Coffee lovers around the world cannot survive a day without their morning cup and mid-afternoon pick-me-up. This bold, stimulating, and aromatic drink has gained much popularity over time and continues to refine tastes among coffee drinkers. While there is little doubt that the caffeine contained in coffee is the stimulant that draws people to this drink, much as alcohol does to wine, the true coffee connoisseur, or even the coffee regulars can distinguish between different beans, roasts, and blends of coffee. The flavor, aroma, depth, and intensity all add up to uniquely identify types of coffee.
Roots of Coffee
History traces the origins of coffee to the Arab traders in 1000 A.D after its discovery in Ethiopia, where local tribes consumed the berries for their stimulating effects. Coffee plantations sprang up in the Arab homeland, producing beans the Arabs used to prepare the earliest known version of “qahwa” – a drink that would keep them awake. Coffee’s journey continued from there on to Turkey and then to Italy, whereas we know, it underwent a process of refinement that ultimately led to the famous Italian espresso.
The Coffee Bean
As coffee’s popularity gained momentum, its cultivation spread to various regions of the world. The genus Coffea is a tropical, flowering shrub or tree that produces the beans that are ground, roasted, and marketed. Two species of coffee — Coffea arabica and Coffea canephora, or robusta — are the source of all coffees. Arabica is grown mainly in Central and Latin American countries, whereas Robusta hails from Africa. Indonesia, India, and other Asian countries also produce coffees of both species.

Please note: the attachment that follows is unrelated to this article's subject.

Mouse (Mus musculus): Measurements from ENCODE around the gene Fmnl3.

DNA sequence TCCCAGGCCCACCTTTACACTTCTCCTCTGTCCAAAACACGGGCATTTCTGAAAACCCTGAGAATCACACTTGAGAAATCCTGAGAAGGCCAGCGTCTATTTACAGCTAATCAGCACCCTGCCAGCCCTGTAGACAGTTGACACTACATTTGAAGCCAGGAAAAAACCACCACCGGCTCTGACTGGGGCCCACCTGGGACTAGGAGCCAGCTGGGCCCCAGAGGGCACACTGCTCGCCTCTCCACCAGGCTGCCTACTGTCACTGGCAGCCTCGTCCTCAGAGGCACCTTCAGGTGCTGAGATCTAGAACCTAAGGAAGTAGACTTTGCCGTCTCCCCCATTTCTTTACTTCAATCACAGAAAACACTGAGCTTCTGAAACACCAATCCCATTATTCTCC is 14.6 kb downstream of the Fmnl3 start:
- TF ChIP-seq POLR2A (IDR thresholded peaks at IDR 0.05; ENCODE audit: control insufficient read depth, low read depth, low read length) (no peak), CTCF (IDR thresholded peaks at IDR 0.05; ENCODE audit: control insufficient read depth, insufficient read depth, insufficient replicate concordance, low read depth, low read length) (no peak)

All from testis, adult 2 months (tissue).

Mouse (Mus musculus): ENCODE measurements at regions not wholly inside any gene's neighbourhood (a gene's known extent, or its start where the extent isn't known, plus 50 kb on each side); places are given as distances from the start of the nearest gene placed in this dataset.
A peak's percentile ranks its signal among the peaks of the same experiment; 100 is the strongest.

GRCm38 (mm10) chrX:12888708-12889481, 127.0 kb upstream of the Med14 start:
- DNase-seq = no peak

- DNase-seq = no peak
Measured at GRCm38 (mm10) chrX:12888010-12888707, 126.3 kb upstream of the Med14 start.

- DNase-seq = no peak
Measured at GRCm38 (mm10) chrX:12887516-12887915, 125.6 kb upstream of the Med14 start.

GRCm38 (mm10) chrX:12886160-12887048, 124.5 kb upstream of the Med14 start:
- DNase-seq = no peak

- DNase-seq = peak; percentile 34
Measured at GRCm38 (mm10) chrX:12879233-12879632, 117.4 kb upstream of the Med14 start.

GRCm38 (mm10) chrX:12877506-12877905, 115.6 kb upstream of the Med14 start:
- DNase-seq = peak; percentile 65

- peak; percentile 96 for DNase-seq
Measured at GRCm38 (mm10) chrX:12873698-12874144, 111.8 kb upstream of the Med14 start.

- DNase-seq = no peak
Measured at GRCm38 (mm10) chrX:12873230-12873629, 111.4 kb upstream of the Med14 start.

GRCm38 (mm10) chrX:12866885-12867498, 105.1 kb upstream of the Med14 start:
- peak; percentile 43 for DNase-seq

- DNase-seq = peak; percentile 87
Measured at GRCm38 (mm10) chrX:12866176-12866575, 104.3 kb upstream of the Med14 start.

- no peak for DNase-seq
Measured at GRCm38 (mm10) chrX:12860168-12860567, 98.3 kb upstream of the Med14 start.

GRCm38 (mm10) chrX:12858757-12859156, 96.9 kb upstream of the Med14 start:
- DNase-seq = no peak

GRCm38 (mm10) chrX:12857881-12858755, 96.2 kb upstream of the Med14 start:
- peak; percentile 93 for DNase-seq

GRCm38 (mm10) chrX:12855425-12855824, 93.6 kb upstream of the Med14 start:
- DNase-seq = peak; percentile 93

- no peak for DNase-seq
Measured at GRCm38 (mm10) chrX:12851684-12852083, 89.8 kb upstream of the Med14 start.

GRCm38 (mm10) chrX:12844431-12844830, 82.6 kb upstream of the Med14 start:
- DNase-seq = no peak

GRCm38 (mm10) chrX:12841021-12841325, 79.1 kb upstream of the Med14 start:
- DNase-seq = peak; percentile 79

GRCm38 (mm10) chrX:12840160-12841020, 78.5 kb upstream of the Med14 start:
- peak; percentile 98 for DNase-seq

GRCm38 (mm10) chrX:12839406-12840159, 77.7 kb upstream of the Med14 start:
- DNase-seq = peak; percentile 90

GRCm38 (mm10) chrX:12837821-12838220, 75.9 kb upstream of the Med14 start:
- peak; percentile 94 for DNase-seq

The essence of a particular coffee stems from its origin. The soil and climatic conditions of the region contribute to the character of the coffee beans, imparting fragrance and depth, and the flavor it will ultimately possess, once it undergoes the roasting process. Coffees can be roasted either as single-origin or blends, which essentially means that different varieties of coffee beans from varied sources have been blended and roasted to produce a range or brand of coffee. The term “single-origin” refers to coffee beans cultivated in a specific geographic location. This may mean a particular farm, region, or a collection of seeds from one specific country. They are considered “pure” and known by names such as Kenyan and Sumatran. Pure coffees need no more than a light roasting process to develop their full-body, acidity, and aroma. Excessive roasting, which causes significant chemical and physical alterations to the original coffee beans, disguises the actual quality of a coffee.
The coffee movement has led to a significant demand for quality single-origin coffees. Coffee company representatives often travel to various coffee-growing regions to find the best coffee beans for the industry. Non-profit programs, such as the Cup of Excellence and the Coffee Quality Institute, have generated a growing awareness of coffee quality and varieties and brought the coffee-growers and consumers closer together.